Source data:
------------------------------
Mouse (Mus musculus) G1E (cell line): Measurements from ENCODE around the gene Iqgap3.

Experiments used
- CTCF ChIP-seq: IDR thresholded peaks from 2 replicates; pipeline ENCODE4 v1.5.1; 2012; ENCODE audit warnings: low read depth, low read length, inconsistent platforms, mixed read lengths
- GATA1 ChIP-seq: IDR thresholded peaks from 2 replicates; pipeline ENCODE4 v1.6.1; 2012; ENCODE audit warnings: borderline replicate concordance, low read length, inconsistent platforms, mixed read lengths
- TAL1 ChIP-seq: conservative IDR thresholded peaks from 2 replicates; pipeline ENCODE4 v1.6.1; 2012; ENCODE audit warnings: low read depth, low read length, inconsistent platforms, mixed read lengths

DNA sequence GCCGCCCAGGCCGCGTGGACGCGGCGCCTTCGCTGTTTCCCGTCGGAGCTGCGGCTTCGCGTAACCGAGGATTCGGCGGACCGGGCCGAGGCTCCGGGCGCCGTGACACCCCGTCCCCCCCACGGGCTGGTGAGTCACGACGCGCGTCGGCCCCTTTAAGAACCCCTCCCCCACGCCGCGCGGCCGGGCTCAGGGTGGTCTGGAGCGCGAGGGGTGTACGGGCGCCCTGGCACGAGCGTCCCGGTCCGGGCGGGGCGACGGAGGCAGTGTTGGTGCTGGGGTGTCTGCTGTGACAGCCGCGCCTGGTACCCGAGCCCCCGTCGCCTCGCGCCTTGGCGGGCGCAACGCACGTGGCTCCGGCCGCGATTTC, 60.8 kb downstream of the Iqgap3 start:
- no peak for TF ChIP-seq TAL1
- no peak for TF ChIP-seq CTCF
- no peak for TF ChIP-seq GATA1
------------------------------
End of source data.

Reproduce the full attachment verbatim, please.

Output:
Mouse (Mus musculus) G1E (cell line): Measurements from ENCODE around the gene Iqgap3.

Experiments used
- CTCF ChIP-seq: IDR thresholded peaks from 2 replicates; pipeline ENCODE4 v1.5.1; 2012; ENCODE audit warnings: low read depth, low read length, inconsistent platforms, mixed read lengths
- GATA1 ChIP-seq: IDR thresholded peaks from 2 replicates; pipeline ENCODE4 v1.6.1; 2012; ENCODE audit warnings: borderline replicate concordance, low read length, inconsistent platforms, mixed read lengths
- TAL1 ChIP-seq: conservative IDR thresholded peaks from 2 replicates; pipeline ENCODE4 v1.6.1; 2012; ENCODE audit warnings: low read depth, low read length, inconsistent platforms, mixed read lengths

DNA sequence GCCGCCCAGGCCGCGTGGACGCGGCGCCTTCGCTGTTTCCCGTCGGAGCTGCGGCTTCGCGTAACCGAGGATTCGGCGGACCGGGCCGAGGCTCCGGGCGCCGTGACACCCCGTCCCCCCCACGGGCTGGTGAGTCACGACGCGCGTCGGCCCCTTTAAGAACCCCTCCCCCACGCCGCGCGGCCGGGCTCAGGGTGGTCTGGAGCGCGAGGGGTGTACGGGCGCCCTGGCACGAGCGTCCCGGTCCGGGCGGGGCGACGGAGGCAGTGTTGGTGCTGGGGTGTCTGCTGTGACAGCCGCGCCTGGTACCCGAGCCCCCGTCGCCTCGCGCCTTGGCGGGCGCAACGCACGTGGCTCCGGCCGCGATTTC, 60.8 kb downstream of the Iqgap3 start:
- no peak for TF ChIP-seq TAL1
- no peak for TF ChIP-seq CTCF
- no peak for TF ChIP-seq GATA1